Jordan economy may flatline amid Arab Spring revolts

Prolonged political unrest threatens to weaken Arab state’s frail fiscal situation, say analysts
Jordan economy may flatline amid Arab Spring revolts
By Elizabeth Broomhall
Mon 23 May 2011 08:58 AM

Jordan’s economy could face stagnation this year as political unrest in the region threatens to unhinge its biggest industries and further weaken its fiscal situation, analysts have said.

The Arab country, which has limited natural resources and depends largely on political ties to uphold its economy, is challenged with reducing its budget deficit and minimising public debt.

Should the political unrest worsen or last the summer months, analysts fear it may deter foreign investment and curb tax revenues, while pushing up commodity price.

 “Jordan is one of the few economies in the Middle East with scant natural resources,” said Brad Philips, an economist for the MENA region from IHS Global Insight.

“It has been affected relatively more by the political turmoil than the wealthy Gulf countries or energy exporting countries of North Africa.”

In the face of prolonged political turmoil, he said, the government could be forced to provide concessions such as wage hikes and subsidies, causing it to tighten monetary policy.

Increases in the cost of fuel, construction materials and food meanwhile, are expected to widen Jordan’s trade deficit.

Oil prices are expected to cause the biggest issue, he said, Brent crude hitting a 32-month high in March, reaching more than $127 a barrel.

“Excessively high commodity costs and tightening monetary policy could lead to economic stagnation,” added Philips.

Other analysts have similar views, but emphasize the risks to tourism and foreign investment, the backbone of Jordan’s economy.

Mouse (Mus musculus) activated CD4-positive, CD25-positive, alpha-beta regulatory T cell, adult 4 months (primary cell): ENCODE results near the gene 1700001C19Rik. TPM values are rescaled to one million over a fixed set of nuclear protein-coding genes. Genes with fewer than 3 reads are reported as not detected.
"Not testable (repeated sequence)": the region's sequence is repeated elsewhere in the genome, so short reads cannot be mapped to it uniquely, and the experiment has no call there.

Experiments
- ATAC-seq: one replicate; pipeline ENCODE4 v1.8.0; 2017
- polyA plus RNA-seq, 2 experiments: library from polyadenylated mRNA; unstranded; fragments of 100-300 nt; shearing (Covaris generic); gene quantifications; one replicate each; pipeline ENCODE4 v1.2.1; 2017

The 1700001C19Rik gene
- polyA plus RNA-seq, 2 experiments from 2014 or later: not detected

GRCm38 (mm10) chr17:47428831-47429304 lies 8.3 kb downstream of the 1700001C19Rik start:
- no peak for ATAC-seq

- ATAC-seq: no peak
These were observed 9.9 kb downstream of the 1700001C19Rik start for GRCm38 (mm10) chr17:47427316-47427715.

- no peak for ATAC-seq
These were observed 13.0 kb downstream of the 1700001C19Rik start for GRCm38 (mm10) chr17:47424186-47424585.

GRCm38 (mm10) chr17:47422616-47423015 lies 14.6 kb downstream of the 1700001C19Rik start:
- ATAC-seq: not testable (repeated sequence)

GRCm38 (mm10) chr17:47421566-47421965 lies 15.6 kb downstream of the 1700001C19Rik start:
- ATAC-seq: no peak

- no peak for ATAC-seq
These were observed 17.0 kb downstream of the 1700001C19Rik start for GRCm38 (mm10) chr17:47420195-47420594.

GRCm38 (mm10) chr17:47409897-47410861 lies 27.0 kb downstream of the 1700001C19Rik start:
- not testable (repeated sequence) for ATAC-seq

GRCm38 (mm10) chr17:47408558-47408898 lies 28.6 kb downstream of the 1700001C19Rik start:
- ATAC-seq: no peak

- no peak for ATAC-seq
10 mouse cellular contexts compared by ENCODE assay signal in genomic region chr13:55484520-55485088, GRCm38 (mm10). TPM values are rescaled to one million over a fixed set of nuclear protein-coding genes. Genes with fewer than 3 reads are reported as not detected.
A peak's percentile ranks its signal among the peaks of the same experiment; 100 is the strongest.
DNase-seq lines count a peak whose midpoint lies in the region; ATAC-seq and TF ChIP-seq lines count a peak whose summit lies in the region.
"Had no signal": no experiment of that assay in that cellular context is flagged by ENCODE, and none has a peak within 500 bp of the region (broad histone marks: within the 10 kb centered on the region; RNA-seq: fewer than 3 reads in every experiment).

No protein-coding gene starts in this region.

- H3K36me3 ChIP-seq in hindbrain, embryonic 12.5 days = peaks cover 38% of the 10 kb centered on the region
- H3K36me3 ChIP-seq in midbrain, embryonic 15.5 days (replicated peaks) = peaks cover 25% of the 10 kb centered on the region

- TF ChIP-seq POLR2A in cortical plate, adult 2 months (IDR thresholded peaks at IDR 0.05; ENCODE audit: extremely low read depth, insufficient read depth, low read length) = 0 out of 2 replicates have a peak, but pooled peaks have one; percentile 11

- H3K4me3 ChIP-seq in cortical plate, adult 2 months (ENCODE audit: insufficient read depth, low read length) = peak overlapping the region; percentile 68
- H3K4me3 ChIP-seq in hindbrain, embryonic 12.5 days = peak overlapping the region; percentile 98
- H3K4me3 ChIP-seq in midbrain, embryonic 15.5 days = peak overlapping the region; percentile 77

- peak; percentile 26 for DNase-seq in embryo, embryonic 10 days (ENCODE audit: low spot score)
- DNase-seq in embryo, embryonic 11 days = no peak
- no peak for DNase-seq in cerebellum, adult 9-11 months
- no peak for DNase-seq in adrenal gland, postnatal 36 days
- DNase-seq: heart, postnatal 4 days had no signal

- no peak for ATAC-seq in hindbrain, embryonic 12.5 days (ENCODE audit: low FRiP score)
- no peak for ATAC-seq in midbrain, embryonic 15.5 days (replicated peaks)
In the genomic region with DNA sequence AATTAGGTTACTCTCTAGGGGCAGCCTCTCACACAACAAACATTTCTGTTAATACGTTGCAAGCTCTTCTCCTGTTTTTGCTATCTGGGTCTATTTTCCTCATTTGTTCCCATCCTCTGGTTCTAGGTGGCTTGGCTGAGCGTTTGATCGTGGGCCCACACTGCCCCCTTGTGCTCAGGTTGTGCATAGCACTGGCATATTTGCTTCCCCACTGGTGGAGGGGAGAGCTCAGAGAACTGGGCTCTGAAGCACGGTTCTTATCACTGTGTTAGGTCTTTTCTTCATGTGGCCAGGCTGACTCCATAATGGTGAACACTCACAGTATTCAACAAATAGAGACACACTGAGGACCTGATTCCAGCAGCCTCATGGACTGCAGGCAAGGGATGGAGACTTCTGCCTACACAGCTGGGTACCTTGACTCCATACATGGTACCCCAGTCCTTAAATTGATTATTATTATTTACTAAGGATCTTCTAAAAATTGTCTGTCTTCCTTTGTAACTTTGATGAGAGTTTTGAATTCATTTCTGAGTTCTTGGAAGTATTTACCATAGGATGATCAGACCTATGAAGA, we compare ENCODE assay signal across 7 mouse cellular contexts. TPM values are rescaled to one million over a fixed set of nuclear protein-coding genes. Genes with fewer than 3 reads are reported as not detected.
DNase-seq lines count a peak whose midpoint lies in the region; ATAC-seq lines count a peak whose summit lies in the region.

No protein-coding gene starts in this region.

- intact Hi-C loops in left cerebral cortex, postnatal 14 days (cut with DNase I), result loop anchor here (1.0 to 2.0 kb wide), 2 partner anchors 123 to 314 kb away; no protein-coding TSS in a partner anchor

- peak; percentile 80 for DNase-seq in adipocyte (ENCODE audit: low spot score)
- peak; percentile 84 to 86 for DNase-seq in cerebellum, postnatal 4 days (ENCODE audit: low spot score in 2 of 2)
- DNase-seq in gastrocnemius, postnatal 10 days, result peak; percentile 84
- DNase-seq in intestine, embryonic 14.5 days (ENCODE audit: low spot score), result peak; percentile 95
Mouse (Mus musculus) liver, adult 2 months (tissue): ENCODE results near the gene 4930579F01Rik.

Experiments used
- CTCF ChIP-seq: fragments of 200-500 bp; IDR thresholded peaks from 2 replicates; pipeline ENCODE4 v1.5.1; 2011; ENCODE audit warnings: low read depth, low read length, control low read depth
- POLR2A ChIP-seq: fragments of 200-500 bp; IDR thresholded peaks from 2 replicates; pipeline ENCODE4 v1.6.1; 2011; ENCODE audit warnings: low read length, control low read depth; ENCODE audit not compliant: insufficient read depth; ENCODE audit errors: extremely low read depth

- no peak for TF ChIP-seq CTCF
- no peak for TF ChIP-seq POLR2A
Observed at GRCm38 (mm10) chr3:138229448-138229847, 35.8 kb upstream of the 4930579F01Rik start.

In February this year, the industry took a $70m hit as a direct result of the ongoing civil unrest in Egypt, government data showed. It’s a significant blow to an industry which last year generated revenues of $2bn in the first seven months of the year alone.

 “Tourism was hit most by the unstable conditions,” said Zayyan Zawaneh, a former adviser at the Central Bank of Jordan, the Ministry of Finance and the International Monetary Fund. “Investors are also more cautious than before, and are currently taking a ‘wait and see’ approach. If the unrest continues into the summer, the whole graph of the economy will be affected, starting a chain of reactions.”

John Sfakianakis, chief economist at Banque Saudi Fransi said both tourism revenues and foreign investment will fall in 2011.

Weighing in Jordan’s favour is its political stability, when compared with neighbouring Arab states, which analysts say will boost its chances of receiving financial aid from the West.

Meanwhile, its key industries, which include trade, medical tourism and repatriated remittances, have also been less affected than reports would have us believe, they say. 

 

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